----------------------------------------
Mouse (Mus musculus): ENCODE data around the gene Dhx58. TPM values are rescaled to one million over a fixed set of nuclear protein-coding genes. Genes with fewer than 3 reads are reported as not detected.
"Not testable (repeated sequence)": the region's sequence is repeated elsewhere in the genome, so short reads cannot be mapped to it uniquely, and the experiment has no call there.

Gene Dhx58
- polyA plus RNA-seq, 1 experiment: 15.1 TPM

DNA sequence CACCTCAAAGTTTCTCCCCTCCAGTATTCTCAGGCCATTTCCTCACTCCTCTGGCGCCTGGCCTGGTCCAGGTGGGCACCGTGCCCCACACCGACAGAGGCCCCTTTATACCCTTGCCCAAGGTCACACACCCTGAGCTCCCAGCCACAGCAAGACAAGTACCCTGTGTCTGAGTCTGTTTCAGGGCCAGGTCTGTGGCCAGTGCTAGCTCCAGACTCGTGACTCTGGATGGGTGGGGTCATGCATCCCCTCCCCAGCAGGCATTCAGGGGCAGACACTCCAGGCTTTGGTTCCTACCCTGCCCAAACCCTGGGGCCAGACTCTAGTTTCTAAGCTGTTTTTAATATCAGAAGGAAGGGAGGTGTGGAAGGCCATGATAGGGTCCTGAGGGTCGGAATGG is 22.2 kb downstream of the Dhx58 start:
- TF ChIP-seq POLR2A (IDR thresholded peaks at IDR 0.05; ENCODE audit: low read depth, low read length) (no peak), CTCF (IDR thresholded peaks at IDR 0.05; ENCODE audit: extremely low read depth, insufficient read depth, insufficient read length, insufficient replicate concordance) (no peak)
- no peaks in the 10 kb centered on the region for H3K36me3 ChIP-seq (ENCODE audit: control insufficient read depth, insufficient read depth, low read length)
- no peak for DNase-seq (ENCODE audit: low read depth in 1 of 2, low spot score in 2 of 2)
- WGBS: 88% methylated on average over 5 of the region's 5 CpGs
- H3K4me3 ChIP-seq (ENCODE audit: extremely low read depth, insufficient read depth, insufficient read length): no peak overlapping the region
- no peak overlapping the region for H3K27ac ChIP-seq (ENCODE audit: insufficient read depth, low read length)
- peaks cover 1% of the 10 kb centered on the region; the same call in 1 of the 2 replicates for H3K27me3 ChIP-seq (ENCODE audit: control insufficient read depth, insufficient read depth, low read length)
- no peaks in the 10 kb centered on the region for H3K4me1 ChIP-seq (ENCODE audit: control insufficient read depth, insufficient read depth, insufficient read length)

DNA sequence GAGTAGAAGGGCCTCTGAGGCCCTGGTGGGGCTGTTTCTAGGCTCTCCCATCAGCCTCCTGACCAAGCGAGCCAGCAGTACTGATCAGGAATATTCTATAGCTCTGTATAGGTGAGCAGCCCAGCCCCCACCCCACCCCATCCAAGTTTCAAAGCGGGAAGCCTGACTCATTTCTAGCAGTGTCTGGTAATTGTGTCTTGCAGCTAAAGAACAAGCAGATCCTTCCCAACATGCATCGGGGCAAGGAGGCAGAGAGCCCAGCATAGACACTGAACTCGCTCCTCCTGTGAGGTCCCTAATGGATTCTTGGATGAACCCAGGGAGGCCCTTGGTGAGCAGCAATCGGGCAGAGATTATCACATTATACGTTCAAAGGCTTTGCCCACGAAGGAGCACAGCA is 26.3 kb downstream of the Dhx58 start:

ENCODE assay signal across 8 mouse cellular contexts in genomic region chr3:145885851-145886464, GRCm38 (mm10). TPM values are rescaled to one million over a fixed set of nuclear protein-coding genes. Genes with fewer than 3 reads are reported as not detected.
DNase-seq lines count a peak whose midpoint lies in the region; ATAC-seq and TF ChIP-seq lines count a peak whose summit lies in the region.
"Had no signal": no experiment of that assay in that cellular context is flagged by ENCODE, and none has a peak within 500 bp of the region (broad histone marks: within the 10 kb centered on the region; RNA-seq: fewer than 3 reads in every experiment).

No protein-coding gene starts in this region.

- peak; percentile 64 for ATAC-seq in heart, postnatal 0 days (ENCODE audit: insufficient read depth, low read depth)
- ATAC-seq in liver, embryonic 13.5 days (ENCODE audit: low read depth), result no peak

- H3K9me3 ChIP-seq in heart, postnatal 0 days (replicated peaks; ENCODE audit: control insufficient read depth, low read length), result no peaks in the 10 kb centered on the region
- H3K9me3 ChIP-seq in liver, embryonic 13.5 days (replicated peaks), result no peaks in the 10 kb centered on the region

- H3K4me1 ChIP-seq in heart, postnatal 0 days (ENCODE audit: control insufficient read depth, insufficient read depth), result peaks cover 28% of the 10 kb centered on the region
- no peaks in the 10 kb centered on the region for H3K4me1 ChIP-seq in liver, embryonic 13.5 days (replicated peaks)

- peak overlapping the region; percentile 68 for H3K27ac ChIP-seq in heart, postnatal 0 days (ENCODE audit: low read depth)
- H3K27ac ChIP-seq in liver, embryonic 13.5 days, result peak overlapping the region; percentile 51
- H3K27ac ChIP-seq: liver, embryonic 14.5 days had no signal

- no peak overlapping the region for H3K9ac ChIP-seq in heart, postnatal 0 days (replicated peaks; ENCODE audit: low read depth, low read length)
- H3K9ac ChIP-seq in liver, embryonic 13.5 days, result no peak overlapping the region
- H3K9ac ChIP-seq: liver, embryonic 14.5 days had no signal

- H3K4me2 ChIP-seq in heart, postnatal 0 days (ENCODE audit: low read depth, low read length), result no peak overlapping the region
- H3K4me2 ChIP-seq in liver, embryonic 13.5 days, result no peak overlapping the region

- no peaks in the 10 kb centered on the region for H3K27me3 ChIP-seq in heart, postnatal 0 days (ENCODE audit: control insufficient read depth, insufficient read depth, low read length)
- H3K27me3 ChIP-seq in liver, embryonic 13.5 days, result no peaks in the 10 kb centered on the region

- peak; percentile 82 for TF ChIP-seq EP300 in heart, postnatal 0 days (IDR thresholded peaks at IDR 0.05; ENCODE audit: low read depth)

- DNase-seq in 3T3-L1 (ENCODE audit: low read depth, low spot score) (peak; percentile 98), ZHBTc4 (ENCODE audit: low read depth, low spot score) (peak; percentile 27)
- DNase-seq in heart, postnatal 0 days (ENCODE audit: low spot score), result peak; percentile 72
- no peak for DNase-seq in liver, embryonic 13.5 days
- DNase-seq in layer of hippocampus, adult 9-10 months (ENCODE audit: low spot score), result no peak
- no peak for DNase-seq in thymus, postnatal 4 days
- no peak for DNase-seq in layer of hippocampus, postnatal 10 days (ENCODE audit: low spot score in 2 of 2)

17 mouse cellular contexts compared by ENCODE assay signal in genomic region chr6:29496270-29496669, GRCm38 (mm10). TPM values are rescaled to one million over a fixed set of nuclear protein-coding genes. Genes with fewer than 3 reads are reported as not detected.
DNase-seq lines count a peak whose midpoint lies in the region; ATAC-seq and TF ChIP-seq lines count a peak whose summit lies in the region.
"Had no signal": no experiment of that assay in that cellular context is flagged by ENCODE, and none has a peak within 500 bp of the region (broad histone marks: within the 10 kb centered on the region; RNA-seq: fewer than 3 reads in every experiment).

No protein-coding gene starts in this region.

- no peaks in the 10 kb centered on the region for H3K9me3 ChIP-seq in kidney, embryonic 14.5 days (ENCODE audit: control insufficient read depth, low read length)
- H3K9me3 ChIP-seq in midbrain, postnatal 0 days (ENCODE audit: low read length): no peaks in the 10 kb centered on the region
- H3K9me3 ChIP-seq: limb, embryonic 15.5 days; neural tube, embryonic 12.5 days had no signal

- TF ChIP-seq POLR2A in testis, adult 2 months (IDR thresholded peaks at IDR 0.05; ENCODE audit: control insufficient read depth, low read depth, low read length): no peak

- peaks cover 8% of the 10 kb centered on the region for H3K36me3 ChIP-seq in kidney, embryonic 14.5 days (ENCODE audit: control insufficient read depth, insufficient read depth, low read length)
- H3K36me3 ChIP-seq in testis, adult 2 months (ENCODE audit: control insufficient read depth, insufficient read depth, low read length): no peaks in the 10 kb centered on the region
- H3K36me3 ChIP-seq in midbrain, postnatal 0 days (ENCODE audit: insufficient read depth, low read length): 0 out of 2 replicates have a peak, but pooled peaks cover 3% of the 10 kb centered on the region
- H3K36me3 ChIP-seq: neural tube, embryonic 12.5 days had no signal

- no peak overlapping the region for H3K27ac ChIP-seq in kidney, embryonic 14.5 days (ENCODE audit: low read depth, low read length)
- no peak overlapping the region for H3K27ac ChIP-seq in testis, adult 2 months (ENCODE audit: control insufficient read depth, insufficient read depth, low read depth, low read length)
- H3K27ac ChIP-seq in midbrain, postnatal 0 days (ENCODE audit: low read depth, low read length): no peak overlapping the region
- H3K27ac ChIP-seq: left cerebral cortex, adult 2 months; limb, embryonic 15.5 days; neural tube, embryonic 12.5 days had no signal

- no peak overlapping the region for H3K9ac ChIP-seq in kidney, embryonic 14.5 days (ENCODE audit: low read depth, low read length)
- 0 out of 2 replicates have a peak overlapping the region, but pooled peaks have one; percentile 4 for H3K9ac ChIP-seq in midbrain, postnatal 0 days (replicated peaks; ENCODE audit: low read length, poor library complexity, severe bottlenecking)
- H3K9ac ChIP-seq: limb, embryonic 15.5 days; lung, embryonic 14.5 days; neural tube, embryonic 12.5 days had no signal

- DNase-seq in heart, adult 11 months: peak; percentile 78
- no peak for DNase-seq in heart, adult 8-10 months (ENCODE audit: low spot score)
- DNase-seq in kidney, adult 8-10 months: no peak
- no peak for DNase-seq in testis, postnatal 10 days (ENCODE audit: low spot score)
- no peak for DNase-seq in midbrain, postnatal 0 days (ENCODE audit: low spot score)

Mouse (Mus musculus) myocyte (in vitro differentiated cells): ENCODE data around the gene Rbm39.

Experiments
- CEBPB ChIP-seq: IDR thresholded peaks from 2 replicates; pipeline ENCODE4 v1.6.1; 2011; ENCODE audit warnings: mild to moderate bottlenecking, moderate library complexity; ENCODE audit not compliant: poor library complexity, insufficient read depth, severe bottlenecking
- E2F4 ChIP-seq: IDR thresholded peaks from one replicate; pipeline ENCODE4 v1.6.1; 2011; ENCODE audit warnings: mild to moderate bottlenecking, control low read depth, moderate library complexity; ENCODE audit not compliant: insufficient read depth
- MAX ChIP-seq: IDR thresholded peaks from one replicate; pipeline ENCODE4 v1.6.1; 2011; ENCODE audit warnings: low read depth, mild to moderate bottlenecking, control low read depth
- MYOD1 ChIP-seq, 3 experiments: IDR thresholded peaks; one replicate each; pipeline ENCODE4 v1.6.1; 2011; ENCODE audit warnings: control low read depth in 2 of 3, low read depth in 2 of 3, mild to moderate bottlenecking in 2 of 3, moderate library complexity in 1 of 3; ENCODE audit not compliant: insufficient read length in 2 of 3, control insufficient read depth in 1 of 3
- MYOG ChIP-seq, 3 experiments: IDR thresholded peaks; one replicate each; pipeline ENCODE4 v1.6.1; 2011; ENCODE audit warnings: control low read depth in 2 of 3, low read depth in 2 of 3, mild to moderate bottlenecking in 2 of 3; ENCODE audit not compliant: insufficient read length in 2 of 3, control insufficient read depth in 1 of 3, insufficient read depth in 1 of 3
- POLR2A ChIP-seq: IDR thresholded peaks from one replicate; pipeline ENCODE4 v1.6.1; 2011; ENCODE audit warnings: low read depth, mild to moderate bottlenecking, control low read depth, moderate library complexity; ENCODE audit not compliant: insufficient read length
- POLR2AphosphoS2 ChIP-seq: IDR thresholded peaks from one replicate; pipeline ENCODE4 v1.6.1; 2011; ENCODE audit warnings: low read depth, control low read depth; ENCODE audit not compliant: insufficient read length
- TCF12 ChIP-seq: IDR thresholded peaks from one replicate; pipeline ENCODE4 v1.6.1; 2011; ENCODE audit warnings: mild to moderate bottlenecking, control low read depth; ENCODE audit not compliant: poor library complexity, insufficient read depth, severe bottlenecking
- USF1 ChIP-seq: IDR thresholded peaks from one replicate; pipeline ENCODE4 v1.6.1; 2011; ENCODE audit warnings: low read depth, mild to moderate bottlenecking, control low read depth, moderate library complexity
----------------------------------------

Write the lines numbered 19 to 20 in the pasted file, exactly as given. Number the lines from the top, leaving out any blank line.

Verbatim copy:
- peak; percentile 64 for ATAC-seq in heart, postnatal 0 days (ENCODE audit: insufficient read depth, low read depth)
- ATAC-seq in liver, embryonic 13.5 days (ENCODE audit: low read depth), result no peak